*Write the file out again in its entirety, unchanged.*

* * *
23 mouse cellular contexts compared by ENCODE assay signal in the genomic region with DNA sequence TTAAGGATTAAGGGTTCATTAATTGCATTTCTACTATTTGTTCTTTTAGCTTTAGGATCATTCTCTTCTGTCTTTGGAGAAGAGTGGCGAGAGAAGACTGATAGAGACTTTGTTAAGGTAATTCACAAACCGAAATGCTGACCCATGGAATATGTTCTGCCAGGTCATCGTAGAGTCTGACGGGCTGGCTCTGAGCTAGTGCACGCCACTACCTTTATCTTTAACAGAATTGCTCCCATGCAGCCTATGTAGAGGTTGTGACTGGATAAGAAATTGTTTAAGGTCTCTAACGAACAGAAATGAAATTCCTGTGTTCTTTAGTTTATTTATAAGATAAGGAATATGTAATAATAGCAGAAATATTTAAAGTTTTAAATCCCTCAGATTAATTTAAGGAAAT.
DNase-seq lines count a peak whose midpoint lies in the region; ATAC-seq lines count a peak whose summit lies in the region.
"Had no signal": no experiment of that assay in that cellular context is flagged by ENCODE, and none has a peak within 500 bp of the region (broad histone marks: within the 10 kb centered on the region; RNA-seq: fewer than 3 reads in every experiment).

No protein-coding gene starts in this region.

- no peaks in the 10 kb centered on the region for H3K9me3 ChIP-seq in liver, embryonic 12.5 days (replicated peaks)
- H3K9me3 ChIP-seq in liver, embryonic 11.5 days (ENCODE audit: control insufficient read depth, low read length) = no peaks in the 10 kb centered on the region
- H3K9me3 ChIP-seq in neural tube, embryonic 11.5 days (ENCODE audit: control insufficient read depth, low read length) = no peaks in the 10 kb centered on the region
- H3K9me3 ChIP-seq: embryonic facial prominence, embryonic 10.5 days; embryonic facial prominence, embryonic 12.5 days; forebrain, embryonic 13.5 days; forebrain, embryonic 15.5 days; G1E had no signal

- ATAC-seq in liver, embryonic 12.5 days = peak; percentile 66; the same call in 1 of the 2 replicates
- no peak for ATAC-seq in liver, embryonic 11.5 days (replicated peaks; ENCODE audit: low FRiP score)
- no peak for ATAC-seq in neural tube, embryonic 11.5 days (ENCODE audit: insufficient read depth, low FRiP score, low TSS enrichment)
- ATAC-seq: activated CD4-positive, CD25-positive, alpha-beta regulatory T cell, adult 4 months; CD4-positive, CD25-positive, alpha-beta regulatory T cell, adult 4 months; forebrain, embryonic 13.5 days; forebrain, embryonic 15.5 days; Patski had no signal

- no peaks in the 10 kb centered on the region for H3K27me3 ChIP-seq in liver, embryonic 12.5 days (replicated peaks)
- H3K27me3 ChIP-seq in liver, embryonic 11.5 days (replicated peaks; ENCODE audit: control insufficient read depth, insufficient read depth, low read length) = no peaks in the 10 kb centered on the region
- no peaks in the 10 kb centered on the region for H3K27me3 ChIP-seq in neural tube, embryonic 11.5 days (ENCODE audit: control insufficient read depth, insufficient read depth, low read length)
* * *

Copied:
23 mouse cellular contexts compared by ENCODE assay signal in the genomic region with DNA sequence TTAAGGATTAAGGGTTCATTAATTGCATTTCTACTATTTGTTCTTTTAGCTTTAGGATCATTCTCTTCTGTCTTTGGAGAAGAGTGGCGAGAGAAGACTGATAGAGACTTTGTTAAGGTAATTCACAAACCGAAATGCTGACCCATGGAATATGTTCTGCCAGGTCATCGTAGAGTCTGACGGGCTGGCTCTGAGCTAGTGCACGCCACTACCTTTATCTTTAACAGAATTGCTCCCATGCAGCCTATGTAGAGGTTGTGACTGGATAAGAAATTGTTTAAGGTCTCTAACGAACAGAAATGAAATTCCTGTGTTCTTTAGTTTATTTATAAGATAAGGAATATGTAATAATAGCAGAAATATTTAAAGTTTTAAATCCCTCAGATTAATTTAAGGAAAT.
DNase-seq lines count a peak whose midpoint lies in the region; ATAC-seq lines count a peak whose summit lies in the region.
"Had no signal": no experiment of that assay in that cellular context is flagged by ENCODE, and none has a peak within 500 bp of the region (broad histone marks: within the 10 kb centered on the region; RNA-seq: fewer than 3 reads in every experiment).

No protein-coding gene starts in this region.

- no peaks in the 10 kb centered on the region for H3K9me3 ChIP-seq in liver, embryonic 12.5 days (replicated peaks)
- H3K9me3 ChIP-seq in liver, embryonic 11.5 days (ENCODE audit: control insufficient read depth, low read length) = no peaks in the 10 kb centered on the region
- H3K9me3 ChIP-seq in neural tube, embryonic 11.5 days (ENCODE audit: control insufficient read depth, low read length) = no peaks in the 10 kb centered on the region
- H3K9me3 ChIP-seq: embryonic facial prominence, embryonic 10.5 days; embryonic facial prominence, embryonic 12.5 days; forebrain, embryonic 13.5 days; forebrain, embryonic 15.5 days; G1E had no signal

- ATAC-seq in liver, embryonic 12.5 days = peak; percentile 66; the same call in 1 of the 2 replicates
- no peak for ATAC-seq in liver, embryonic 11.5 days (replicated peaks; ENCODE audit: low FRiP score)
- no peak for ATAC-seq in neural tube, embryonic 11.5 days (ENCODE audit: insufficient read depth, low FRiP score, low TSS enrichment)
- ATAC-seq: activated CD4-positive, CD25-positive, alpha-beta regulatory T cell, adult 4 months; CD4-positive, CD25-positive, alpha-beta regulatory T cell, adult 4 months; forebrain, embryonic 13.5 days; forebrain, embryonic 15.5 days; Patski had no signal

- no peaks in the 10 kb centered on the region for H3K27me3 ChIP-seq in liver, embryonic 12.5 days (replicated peaks)
- H3K27me3 ChIP-seq in liver, embryonic 11.5 days (replicated peaks; ENCODE audit: control insufficient read depth, insufficient read depth, low read length) = no peaks in the 10 kb centered on the region
- no peaks in the 10 kb centered on the region for H3K27me3 ChIP-seq in neural tube, embryonic 11.5 days (ENCODE audit: control insufficient read depth, insufficient read depth, low read length)